Amongst the hubbub the past couple of weeks over the deficit commission's report, one proposal that hasn't gotten nearly as much press is the elimination of in-school interest subsidies for federal student loans. This is obviously less attention-worthy than some of the proposals, but for starving, jobless students and graduates, it's a big deal. Bigger still, the proposal to end interest-subsidized student loans suggests that a much newer and less-established program, Income Based Repayment (IBR), could be next to fall under the ax man's gaze.
Subsidized student loans have been taken as a given by students. IBR is a much newer program that is only fully available to those folks who are coming out of school after 2008. There are a number of formulas based on your income and ability to pay, and it only applies to federal loans. Basically, it works out that if you have a really shitty salary (or none), like many law graduates since 2008, you get a monthly repayment much lower than you would be looking at under a standard repayment plan. Also, by electing IBR, your outstanding debt is forgiven after 25 years, or 10 years if you work for a state/local government or qualified public interest organization. It's an okay program, and is helpful for unemployed, debt-pwnd students coming out of school during the Great Recession.
From what I can tell, the idea behind IBR was for graduates of expensive law and other postgrad programs who wanted to "pursue the common good" in public interest, to be given a break on their monthly payments in exchange for their selfless service. In the new reality of 50%+ graduating law classes being unemployed, it's more than likely going to become a catch-all for all of us with six-figure federal debt and no way to pay it back. All the while, the government will be eating the remaining interest on the loans, and if you make it to the 10 or 25 year mark, hey, forgiven! With so many unemployed graduates, the government is likely to be left holding a much heavier bag than they figured on when they were crafting IBR. For those un-and-underemployed recent grads relying on IBR, who's to say what will happen in 10 years, to say nothing of 25, as Erskine "Bowels" and his crew look for crafty new ways to close the deficit gap?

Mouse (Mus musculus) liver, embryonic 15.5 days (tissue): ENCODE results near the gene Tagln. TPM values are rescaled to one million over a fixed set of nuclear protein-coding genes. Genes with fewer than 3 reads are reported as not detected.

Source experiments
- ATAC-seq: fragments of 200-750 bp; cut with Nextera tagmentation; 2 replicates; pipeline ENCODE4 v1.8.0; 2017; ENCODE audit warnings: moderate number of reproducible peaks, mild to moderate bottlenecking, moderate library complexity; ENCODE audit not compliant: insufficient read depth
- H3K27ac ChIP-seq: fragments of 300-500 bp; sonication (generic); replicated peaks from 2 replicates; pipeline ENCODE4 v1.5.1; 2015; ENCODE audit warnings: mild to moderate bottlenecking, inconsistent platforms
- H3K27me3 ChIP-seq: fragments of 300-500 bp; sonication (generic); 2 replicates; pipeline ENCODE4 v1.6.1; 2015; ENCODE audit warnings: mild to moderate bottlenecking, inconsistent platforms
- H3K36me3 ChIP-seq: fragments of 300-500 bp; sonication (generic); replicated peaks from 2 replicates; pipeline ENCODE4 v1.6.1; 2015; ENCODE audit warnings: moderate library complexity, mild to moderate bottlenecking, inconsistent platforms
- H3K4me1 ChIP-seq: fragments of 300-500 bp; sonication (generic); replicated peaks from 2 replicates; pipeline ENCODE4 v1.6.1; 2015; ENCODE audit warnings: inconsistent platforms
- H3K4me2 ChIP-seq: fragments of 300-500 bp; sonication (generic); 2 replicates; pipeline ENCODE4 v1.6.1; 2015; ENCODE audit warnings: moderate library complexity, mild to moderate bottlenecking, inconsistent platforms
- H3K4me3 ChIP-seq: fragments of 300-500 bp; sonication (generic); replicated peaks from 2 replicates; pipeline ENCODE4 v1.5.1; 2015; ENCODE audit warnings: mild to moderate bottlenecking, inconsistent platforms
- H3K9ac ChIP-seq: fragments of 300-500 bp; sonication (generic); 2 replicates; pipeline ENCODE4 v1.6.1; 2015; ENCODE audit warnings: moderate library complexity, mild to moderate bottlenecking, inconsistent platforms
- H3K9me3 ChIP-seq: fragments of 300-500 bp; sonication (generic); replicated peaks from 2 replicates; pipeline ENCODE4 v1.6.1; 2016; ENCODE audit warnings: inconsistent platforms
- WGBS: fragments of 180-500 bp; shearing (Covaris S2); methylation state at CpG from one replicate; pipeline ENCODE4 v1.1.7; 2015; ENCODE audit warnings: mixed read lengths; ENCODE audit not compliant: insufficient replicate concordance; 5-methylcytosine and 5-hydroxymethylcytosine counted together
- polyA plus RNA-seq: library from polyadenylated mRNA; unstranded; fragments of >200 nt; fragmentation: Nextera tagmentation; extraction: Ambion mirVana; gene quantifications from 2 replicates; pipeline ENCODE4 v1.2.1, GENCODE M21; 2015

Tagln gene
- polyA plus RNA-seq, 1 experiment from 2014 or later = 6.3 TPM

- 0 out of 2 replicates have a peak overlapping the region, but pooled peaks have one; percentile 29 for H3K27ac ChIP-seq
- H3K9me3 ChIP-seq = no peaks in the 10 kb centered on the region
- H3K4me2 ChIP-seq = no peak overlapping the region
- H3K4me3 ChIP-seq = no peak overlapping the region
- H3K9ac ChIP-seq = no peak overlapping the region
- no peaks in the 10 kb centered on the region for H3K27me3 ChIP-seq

Personally, I don't care that the government is going to be saddled with more unpaid debt. It's not like it's "real" money; they just transferred some digits from their printing presses to the law school dean's office and our tuition showed up as "paid." The school pisses it away and modifies its ledger accordingly, but we're fooling ourselves if any real value is changing hands. That's another issue, though. The federal government created this student loan mess by guaranteeing tens of thousands a year in free money to prospective law students, thereby allowing schools to uniformly jack up their prices to around $50,000 a year. I have no sympathy for the feds if they are going to whine about the unintended consequences of IBR. I do, however, worry about their willingness to repeal the program and leave all of us debtors out in the cold.
Our one saving grace may be that, on the whole, the number of unemployable debtor law students is relatively small (compared to other federal obligations). In any given year, the number of people running up red ink for the feds via subsidized, low IBR payments or total discharge should be quite low. However, experience makes me wary. So many unfortunate law students have at least six figures in debt, particularly those who entered in 2008 and after and would be eligible for IBR, in the era where law school COA is almost uniformly ~$50k a year. It's not just law students, either. Every day we see more and more unemployed undergrads with six figure debt, and soon the crop of economic refugees who went for MBAs or other advanced degrees to try and dodge the bad economy of 2008 will be emerging, jobless. There are a hell of a lot of unemployed recent grads of all degree-stripes out there with six figures of debt and nowhere to go but back to school or onto the IBR rolls. If the in-school interest subsidy is on the chopping block, how long can it be before the IBR payment subsidy and eventual discharge are also scrapped?